Identity verification processes in onboarding like the one required to access Polymesh enable compatibility with existing financial procedures like Know Your Customer or KYC. Regulators and financial institutions can be guaranteed every on-chain user has a known identity that can be traced by the KYC provider if required.
Finally, encryption and zero-knowledge proofs can be used in combination with transactions or attestations to prove the validity of data without revealing its contents. These techniques can ensure personal identity information and other on-chain data is private and only selectively disclosed.
Even when blockchain is ideal for a use-case — like real estate or other RWAs — scalability and efficiency issues can prevent expanding to enterprise.
Public permissionless blockchains can’t provide enterprise-level efficiency. Relying on consensus between a large number of nodes, they’re plagued with network congestion that translates into high fees, latency, and low transaction throughput. Challenges for compliance, technical support, and accountability can also bleed a budget down the line.
On the other hand, private permissioned networks are notoriously costly and time-consuming to implement and maintain. They also scale poorly. Expanding to new members involves intensive participant identification as well as a manual set-up, exchange of key material, and updates to consensus or smart contracts.
Public permissioned blockchains remove the burden of building new infrastructure while preserving the benefits of identification and finite knowability with less resource-intensive off-chain processes. Millions of participants can be onboarded as in permissionless networks, and no one entity can dominate or manipulate the network or its data.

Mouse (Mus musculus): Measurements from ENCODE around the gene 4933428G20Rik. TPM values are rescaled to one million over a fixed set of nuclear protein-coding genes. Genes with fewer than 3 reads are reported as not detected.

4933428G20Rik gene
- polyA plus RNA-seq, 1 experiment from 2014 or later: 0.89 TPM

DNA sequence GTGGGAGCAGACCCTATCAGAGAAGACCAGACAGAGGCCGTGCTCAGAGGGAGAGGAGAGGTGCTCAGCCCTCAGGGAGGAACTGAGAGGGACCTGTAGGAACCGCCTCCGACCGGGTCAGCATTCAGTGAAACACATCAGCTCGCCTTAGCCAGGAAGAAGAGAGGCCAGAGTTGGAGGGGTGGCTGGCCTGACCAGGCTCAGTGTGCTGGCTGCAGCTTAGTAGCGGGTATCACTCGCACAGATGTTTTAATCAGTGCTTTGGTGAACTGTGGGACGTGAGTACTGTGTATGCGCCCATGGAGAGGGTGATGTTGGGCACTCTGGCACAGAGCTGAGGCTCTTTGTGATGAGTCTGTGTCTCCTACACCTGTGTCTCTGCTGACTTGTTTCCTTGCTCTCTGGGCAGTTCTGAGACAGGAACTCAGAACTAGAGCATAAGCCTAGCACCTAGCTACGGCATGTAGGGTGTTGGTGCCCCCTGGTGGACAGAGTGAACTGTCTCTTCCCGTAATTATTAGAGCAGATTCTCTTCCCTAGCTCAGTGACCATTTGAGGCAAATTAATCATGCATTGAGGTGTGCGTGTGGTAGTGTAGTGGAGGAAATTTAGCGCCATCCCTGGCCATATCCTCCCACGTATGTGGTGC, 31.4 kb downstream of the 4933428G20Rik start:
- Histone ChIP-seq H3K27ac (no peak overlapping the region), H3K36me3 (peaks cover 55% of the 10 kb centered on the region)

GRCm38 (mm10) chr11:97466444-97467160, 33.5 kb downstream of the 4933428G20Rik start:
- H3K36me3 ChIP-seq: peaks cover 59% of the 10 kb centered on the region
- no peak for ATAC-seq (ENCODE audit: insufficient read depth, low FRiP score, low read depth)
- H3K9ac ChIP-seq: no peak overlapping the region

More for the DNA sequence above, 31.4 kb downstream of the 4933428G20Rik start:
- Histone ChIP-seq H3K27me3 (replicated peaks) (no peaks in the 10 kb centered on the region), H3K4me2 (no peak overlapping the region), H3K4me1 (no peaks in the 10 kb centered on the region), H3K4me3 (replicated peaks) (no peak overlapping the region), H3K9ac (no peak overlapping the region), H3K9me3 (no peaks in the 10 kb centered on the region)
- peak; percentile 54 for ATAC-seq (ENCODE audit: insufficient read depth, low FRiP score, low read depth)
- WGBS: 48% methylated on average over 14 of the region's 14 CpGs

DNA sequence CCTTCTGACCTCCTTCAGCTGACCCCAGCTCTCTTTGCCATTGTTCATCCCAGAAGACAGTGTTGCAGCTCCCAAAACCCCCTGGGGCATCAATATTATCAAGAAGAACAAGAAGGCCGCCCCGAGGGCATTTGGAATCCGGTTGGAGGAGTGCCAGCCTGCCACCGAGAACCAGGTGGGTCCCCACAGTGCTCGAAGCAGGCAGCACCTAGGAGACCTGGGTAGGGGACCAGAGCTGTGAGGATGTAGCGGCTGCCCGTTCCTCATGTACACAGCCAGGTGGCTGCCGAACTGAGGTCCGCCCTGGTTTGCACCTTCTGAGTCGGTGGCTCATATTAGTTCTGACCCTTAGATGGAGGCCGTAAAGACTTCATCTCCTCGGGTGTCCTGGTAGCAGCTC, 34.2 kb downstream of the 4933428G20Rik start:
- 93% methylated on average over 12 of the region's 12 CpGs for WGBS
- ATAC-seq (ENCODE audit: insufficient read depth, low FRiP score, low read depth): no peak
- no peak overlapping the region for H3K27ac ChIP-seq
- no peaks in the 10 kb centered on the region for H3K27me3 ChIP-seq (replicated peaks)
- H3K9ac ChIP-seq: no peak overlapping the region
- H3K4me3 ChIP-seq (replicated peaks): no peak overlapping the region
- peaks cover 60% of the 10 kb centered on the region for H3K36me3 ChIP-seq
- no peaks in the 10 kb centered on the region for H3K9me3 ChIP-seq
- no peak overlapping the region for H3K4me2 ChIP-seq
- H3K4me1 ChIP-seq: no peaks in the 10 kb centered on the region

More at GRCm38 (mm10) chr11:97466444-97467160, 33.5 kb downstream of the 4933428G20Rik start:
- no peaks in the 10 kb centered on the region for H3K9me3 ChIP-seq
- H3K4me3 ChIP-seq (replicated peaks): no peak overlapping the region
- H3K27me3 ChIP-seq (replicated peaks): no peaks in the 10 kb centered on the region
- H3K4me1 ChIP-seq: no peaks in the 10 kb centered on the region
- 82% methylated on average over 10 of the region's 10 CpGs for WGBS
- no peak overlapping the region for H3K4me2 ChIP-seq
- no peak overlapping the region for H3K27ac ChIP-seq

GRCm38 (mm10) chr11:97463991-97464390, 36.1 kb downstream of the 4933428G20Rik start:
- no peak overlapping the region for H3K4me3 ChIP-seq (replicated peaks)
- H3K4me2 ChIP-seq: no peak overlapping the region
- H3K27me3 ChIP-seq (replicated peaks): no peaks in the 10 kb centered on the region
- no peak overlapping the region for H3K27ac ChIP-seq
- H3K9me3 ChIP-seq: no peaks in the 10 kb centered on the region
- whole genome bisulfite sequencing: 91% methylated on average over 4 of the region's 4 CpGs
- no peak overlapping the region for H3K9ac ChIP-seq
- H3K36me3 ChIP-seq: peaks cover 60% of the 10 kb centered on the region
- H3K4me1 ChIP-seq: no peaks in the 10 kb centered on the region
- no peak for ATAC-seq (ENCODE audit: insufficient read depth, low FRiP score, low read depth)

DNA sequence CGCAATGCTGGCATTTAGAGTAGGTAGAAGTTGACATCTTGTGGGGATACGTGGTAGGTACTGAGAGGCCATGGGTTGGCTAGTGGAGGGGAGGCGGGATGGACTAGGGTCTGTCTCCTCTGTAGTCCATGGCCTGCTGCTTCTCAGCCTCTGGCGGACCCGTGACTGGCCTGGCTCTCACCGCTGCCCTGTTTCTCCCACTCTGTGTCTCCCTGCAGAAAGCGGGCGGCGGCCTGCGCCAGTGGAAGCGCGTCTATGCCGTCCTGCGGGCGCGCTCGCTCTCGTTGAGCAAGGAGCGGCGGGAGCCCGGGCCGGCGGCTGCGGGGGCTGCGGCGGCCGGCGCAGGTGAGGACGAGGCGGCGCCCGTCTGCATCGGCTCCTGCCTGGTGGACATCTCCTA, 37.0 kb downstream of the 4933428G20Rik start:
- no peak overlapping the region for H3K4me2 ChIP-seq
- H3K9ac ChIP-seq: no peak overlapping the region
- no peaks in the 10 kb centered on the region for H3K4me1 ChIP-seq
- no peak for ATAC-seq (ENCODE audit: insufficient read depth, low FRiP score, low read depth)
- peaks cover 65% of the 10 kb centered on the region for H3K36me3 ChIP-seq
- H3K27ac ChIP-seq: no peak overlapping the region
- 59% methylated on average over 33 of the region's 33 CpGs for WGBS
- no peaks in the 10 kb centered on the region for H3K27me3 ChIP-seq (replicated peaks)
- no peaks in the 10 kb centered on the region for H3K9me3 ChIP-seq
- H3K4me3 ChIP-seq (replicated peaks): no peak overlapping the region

Preliminary requirements for who is able to join and participate, and in what capacity, enable various levels of control. It’s possible to refine who can read the blockchain’s data vs. validate new blocks, run a regulator node vs. validator node, and plug into the network to build applications.
It’s only possible to transact digital assets with native bearer representation — assets where the holder provably owns the asset — on a blockchain. Centralized databases can’t natively store and transact digital bearer assets with true ownership because owners can’t maintain custody while using them.
This makes blockchain especially valuable for real-world assets such as real estate, fiat currency, equities, commodities, carbon credits, intellectual property, and fine art. RWA tokens can be bearer assets that give the token holder a claim over the real-world asset, just like how a house deed is a legacy bearer asset that represents an ownership claim over a house.
Once tokenized, real-world assets can be used for trading or as collateral in blockchain networks. Blockchain’s global, borderless nature, frictionless transactions, and utilization within DeFi can pour trillions of dollars of liquidity into RWAs.
Tapping into the digital native ecosystem requires interoperability. Finding compatible private blockchains will be hard, as there are fewer and each is built to be an isolated environment. A private blockchain can interact with public blockchains, but interoperability will be limited. It will have to invest time, money, and talent into integrating with each new environment individually.